SPA Webinar Series

A virtual and online seminar on Stochastic Processes and their Applications

The Working Group on «Stochastic Processes and their Applications» organizes a virtual and online seminar, which usually takes place within the last week of the month.

The SPA Webinar Series is aimed at the scientific community interested in stochastic processes and their applications, and hosts talks by well-recognized experts and young researchers, as well as training courses for pre-doctoral students.

The talks are announced at least two weeks in advance and can be attended by sending an email to the Coordinators ( and You will receive an email with the link to access the seminar a few hours before the seminar starts.


Upcoming talks


March 14, 2024, Thursday, at 16:30 p.m. (UTC+1)
 Estabilidad de la solución en ecuaciones diferenciales estocásticas semilineales con condición inicial anticipante
Josep Vives, Universitat de Barcelona

Abstract: En este seminario presentaremos el artículo [1], un trabajo conjunto con Jorge A. León del CINVESTAV-IPN (Ciudad de México) y David Márquez-Carreras (UB). En este artículo estudiamos diferentes tipos de estabilidad de la solución de una ecuación diferencial estocástica anticipante semilineal, dirigida por un movimiento browniano, con una variable aleatoria como condición inicial. La integral estocástica involucrada es la de Skorohod. Siendo la condición inicial aleatoria, es necesario redefinir los conceptos de estabilidad. Los nuevos criterios de estabilidad dependen de la derivada de la condición inicial en el sentido del cálculo de Malliavin.

Reference: [1] J. A. León, D. Márquez-Carreras and J. Vives (2023) Stability of Some Anticipating Semilinear Stochastic Differential Equations of Skorohod Type. Journal of Dynamics and Differential Equations. 11-10-2023.


For information about how to access the virtual room, please, contact mruiz (at) ugr (dot) es or cminuesaa (at) unex (dot) es


Past talks and training courses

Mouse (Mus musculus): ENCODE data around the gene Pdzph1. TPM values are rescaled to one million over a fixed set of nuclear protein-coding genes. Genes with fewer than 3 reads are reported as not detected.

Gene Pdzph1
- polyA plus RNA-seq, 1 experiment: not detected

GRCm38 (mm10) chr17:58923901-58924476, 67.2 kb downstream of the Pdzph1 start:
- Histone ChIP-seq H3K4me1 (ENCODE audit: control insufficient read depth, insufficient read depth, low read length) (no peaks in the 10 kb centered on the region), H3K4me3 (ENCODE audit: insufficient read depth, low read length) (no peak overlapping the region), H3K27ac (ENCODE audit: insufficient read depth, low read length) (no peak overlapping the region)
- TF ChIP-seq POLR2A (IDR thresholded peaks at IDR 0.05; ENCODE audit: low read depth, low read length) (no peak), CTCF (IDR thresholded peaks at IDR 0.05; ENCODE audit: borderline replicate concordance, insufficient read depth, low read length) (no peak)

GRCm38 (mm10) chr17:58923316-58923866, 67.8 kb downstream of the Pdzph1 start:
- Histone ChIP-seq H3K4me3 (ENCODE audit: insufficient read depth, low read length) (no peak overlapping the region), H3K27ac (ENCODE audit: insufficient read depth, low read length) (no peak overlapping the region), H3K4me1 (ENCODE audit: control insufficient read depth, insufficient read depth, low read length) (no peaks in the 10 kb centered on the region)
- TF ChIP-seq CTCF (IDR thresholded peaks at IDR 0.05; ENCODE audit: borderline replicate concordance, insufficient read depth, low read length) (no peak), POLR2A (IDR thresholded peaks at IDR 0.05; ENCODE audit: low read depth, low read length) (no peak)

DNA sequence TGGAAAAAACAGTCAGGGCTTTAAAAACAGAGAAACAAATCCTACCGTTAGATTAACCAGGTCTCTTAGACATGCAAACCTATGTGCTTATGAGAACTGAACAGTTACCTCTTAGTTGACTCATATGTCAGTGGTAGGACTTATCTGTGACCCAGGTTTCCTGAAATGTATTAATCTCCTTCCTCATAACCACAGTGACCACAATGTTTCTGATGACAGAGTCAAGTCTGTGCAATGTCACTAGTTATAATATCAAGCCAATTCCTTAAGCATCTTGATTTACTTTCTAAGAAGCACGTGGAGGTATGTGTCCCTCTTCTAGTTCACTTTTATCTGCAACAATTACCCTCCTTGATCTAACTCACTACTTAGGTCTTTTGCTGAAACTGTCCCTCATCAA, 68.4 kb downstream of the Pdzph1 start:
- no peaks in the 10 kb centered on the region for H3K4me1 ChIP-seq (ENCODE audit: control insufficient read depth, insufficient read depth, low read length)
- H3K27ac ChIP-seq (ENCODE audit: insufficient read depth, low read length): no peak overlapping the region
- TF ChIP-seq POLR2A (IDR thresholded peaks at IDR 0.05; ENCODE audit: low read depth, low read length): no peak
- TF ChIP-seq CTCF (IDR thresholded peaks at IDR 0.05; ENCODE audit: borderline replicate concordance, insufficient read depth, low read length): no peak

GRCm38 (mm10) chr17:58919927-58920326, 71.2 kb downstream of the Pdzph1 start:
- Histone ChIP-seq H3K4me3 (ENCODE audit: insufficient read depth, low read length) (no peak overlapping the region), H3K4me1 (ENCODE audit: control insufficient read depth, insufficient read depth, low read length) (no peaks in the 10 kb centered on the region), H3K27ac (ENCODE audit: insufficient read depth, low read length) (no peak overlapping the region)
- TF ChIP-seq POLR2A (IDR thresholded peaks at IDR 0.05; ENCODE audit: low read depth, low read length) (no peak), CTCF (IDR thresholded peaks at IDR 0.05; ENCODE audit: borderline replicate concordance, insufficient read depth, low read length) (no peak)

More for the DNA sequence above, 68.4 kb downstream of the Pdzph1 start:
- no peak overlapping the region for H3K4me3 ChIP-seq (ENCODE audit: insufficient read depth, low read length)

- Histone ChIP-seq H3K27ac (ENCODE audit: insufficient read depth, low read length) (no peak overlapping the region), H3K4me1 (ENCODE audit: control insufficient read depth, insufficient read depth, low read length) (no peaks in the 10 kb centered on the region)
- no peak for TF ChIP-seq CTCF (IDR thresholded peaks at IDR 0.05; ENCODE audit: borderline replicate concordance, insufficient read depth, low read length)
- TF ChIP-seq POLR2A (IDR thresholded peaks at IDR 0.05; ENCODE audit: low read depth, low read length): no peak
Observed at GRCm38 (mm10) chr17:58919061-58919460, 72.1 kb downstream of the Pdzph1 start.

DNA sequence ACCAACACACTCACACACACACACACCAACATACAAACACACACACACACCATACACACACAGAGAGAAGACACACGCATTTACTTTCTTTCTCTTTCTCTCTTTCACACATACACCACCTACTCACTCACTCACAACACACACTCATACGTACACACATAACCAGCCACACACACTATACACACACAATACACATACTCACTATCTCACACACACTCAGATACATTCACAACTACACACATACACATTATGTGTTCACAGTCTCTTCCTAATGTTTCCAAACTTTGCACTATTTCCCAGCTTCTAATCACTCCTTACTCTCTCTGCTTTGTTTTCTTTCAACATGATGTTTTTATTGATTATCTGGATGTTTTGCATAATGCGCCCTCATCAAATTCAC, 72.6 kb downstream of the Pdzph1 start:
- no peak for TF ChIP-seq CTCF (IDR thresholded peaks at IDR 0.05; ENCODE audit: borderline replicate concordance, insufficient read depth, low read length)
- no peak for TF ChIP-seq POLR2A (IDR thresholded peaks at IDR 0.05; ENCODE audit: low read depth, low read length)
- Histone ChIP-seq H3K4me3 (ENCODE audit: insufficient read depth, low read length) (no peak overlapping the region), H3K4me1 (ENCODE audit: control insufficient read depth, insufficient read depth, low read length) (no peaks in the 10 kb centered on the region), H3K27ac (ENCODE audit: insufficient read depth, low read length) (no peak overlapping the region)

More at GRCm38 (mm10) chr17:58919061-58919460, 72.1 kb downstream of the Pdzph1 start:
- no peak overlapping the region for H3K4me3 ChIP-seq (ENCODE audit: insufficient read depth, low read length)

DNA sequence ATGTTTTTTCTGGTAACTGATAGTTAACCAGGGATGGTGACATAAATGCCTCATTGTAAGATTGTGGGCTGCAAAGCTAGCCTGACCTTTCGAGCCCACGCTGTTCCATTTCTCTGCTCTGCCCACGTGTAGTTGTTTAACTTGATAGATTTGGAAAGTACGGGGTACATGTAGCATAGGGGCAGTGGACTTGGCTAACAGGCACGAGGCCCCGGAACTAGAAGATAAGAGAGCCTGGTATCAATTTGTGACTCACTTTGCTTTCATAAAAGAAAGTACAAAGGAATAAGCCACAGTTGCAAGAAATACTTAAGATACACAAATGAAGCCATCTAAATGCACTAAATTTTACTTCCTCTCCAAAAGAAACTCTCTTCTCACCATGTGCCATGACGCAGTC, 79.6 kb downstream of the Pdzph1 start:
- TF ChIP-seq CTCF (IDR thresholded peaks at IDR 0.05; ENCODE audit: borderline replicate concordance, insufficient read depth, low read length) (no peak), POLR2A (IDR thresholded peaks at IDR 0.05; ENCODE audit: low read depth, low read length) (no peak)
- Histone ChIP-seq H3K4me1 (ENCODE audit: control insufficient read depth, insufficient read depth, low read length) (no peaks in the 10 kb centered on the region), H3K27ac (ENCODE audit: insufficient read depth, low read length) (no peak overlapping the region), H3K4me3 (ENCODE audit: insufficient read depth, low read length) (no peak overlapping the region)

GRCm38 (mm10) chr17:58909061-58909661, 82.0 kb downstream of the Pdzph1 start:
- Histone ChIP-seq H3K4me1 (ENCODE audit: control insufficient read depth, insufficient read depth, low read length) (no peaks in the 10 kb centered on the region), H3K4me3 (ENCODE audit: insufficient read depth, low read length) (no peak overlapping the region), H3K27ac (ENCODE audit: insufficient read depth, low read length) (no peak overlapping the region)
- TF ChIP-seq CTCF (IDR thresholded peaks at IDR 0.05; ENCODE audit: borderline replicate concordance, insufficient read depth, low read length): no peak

January 18, 2024, Thursday, at 16:00 p.m. (UTC+1)
 Enlargements of filtrations and applications to portfolio optimization problems
Bernardo D’Auria, Università degli Studi di Padova

Abstract: Enlargements of filtration constitute a powerful concept in stochastic analysis, particularly in the realm of financial mathematics. It allows for the incorporation of additional information into the information flow available to market participants, and it proves useful to model situations in which different agents have asymmetric information about the underlying stochastic processes. By employing techniques from enlargements of filtration, one can determine the intrinsic value of a given type of information.We apply the technique of enlargements of filtration to model the introduction of anticipating information in simple financial market models, in which the dynamics of a risky asset are driven by a Brownian motion and a Poisson process. Then, under the logarithmic utility, we compute the additional expected value made by the anticipating information by using standard Itô as well as Malliavin calculus techniques.

Reference: D’Auria, B., Salmeron, J.A. Anticipative information in a Brownian−Poisson market. Ann Oper Res (2022).

Organized jointly with the Departamento de Matemáticas Fundamentales, Universidad Nacional de Educación a Distancia.


December 19, 2023, Tuesday, at 16:00 p.m. (UTC+1)
 Performance paradox in stochastic dynamic matching models
Jocu Doncel Vicente, Universidad del País Vasco/Euskal Herriko Unibertsitatea